To Democrats, he was an odd duck.
For one thing he was the adoptive son of March Fong Eu, who helped champion diversity as California’s first Asian woman to be elected to statewide office anywhere in the United States (she was re-elected four times).
Then there was the that fact the boy had grown up surrounded by Democratic Party politics and politicians.
U.S. & World
News from around the country and around the globe
What went wrong?
By "wrong," they meant "Republican."
Matt Fong believed in limited government, was pro-life and favored tax cuts to stimulate economic growth.
The fact that he was a minority and not a Democrat perplexed those who assumed that all people of color had to be of one party.
So when Fong ran and won the job of California State Treasurer, the majority party in the state was concerned, and state Republicans thought they would have an opportunity.
That opportunity came in the race for US Senate in 1998. Incumbent Senator Barbara Boxer was polling poorly with her popularity at below 50 percent.
By early October, Fong had pulled ahead. There was a debate that didn’t go so well for the Republican, who was not nearly as articulate as Boxer, but he did score one hit.
At the time President Bill Clinton was embroiled in a sex scandal that involved a willing intern (Monica Lewinsky) and an unwilling Arkansas state employee (Paula Jones).
Boxer, who had come to fame railing against sexual harassment during the confirmation hearing of Supreme Court justice Clarence Thomas, was considerably less upset about the behavior of her party’s standard-bearer.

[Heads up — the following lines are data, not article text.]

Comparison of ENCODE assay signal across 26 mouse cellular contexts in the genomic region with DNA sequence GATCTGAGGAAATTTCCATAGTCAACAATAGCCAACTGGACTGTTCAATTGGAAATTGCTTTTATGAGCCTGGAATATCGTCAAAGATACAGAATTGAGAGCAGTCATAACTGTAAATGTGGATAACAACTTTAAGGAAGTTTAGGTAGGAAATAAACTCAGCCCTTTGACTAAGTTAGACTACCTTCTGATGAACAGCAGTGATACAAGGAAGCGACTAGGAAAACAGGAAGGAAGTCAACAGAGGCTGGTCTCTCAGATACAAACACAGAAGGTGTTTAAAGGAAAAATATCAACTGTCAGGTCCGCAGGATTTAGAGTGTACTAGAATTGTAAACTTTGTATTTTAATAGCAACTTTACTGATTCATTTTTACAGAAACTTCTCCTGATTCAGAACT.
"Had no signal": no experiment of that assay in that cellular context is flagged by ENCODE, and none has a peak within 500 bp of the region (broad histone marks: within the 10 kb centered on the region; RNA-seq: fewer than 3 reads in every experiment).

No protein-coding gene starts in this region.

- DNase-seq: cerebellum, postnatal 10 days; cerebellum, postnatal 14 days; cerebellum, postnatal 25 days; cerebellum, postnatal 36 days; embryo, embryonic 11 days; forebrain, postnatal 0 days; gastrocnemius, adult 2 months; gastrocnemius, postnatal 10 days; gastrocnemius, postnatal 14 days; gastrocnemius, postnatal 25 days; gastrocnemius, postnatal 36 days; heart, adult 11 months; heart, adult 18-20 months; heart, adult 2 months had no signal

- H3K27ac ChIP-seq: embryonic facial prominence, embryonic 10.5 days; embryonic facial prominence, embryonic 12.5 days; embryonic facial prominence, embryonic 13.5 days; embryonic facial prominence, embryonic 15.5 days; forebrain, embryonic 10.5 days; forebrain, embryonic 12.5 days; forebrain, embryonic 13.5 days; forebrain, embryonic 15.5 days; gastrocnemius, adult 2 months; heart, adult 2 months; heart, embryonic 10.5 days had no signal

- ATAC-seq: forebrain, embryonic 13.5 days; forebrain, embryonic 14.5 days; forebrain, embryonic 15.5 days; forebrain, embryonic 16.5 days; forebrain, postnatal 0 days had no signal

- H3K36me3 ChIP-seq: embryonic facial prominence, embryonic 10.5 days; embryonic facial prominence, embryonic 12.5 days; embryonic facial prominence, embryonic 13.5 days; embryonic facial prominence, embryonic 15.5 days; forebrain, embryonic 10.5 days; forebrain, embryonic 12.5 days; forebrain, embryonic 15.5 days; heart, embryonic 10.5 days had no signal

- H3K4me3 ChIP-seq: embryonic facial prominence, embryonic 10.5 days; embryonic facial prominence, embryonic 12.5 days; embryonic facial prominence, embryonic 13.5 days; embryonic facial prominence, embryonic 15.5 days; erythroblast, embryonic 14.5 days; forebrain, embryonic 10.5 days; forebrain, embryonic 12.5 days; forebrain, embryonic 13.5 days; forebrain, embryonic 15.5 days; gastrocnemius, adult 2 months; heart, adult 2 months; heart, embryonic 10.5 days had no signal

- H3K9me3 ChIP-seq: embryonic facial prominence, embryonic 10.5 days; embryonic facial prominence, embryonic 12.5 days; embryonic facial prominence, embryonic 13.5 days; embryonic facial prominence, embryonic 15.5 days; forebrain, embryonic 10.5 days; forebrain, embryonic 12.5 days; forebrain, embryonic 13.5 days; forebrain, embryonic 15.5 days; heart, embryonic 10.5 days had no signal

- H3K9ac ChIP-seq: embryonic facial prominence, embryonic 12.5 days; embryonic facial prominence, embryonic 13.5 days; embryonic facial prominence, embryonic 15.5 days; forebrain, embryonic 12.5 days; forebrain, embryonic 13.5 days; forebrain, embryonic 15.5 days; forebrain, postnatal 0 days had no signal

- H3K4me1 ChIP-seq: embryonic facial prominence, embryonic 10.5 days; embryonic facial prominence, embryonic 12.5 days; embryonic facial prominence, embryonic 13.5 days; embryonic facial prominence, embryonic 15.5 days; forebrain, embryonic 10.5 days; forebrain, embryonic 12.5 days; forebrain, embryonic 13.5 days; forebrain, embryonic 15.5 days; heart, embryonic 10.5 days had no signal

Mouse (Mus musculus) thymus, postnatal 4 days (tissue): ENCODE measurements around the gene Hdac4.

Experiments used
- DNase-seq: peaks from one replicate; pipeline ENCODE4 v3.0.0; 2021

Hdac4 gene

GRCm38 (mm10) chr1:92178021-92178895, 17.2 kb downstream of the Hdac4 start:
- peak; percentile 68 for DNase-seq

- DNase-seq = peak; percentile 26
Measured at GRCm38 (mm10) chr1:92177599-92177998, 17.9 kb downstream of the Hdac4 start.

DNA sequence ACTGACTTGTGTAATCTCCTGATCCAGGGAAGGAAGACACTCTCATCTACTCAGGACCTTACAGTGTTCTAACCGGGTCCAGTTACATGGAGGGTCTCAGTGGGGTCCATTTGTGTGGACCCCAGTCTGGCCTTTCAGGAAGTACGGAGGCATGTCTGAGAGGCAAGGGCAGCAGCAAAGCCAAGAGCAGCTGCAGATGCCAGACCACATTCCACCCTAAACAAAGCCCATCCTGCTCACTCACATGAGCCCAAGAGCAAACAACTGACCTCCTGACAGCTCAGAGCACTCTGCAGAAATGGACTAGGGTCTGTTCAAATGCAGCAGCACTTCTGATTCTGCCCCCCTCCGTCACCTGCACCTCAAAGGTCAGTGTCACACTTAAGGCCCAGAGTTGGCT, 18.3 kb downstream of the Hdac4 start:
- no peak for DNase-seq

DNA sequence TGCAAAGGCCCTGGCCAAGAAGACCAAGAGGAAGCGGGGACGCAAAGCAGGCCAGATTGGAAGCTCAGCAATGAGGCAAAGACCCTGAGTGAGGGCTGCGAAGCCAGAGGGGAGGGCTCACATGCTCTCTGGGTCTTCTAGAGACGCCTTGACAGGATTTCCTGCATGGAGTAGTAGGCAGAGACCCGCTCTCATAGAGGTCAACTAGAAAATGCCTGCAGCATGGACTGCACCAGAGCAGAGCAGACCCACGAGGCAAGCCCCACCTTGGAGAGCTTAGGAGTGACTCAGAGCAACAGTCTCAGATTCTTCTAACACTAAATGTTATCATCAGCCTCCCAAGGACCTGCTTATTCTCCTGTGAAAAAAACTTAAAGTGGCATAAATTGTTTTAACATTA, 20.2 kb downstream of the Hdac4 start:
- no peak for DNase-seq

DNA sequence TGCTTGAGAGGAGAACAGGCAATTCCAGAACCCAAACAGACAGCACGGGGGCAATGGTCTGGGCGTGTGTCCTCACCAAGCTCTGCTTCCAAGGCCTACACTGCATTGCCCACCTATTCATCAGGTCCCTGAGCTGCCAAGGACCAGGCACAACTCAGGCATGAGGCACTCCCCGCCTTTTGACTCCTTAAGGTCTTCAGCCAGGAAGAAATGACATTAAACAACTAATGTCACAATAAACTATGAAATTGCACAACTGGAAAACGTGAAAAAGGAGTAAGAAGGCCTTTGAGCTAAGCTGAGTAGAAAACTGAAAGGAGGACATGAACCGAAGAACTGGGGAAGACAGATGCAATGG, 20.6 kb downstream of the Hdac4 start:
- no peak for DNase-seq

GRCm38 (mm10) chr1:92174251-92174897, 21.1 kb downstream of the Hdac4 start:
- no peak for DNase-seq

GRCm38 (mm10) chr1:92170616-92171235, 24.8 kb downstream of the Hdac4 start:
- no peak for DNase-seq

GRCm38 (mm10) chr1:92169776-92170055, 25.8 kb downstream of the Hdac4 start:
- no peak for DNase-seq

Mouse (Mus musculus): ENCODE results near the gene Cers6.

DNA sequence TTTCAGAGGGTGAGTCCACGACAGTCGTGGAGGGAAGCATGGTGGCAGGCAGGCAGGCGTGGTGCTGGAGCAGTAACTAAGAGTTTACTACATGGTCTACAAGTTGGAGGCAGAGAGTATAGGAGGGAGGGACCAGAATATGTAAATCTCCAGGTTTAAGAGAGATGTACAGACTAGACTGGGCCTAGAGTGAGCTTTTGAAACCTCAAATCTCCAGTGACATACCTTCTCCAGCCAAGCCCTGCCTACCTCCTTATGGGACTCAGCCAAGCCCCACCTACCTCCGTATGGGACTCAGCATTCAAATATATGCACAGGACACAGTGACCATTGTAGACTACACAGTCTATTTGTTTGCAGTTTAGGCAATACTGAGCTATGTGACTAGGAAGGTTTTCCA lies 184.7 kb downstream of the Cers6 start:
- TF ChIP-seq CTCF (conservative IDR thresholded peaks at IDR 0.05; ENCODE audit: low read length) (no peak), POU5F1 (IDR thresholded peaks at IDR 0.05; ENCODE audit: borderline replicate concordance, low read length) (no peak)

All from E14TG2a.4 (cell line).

Fong jumped on the hypocrisy “Barbara, your silence is deafening” was his best line of the debate.
In the end, it turned out that instead of Boxer being too liberal for the state, voters assumed Fong was too conservative.
The San Francisco Chronicle reported that he had given $50,000 to the “Traditional Value Coalition” which promoted prayer in schools, opposed gay rights and was anti-abortion.
Boxer had more money, which she used for attack ads in the final weeks of the campaign. Her numbers crept up and she is still in office.
I suspect Matt Fong will be remembered as a man who had a chance at political stardom that vanished in the final weeks of a long campaign.
He was the kind of candidate who believed what he said --but rarely said it well.
Still, his actions were such that those who worked with Fong remember him as a principled politician, the likes of which voters would appreciate now more than ever.